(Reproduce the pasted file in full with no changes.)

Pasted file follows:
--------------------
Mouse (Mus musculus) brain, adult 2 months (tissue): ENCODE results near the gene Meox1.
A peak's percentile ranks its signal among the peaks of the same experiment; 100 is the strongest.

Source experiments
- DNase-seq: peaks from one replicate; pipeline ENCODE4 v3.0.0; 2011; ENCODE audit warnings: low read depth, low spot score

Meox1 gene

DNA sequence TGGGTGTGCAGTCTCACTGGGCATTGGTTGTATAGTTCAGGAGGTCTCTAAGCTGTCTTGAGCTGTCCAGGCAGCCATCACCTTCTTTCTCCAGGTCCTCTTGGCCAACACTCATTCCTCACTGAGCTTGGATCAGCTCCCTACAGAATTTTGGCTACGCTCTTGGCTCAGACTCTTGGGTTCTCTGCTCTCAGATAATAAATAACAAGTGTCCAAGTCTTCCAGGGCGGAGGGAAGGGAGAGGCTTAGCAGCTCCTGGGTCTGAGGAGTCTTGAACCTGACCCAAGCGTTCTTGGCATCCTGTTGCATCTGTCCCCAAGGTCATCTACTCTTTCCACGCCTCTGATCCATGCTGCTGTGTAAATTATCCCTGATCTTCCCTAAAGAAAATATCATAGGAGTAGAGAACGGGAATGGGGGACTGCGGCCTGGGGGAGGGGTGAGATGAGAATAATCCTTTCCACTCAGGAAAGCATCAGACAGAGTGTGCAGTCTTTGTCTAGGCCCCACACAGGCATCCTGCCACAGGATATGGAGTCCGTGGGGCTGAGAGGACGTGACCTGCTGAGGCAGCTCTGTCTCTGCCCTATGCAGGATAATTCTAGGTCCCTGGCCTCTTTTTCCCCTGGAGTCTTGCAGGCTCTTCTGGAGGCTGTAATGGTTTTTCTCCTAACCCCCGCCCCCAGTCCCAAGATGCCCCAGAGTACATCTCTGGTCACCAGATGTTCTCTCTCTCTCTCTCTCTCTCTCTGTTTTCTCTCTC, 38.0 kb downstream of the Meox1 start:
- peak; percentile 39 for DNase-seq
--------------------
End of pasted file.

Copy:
Mouse (Mus musculus) brain, adult 2 months (tissue): ENCODE results near the gene Meox1.
A peak's percentile ranks its signal among the peaks of the same experiment; 100 is the strongest.

Source experiments
- DNase-seq: peaks from one replicate; pipeline ENCODE4 v3.0.0; 2011; ENCODE audit warnings: low read depth, low spot score

Meox1 gene

DNA sequence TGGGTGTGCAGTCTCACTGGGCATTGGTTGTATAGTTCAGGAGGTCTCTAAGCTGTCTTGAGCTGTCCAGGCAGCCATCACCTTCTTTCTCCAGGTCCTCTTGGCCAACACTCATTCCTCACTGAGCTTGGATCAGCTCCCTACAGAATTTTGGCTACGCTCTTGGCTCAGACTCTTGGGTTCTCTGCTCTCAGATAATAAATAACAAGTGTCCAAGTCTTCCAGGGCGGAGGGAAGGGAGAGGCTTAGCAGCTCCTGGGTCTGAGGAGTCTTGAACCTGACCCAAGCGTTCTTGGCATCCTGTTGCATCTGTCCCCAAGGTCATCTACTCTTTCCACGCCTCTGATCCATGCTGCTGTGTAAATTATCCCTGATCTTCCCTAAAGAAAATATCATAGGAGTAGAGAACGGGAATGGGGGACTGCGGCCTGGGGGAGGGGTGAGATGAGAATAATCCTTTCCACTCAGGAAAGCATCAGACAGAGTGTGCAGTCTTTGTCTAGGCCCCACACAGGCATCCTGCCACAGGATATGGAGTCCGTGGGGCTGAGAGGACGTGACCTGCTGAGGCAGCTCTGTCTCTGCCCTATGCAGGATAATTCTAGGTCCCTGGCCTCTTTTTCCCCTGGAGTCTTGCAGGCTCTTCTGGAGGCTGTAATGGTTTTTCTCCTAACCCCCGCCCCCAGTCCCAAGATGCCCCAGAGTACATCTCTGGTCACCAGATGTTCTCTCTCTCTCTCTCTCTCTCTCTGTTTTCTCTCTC, 38.0 kb downstream of the Meox1 start:
- peak; percentile 39 for DNase-seq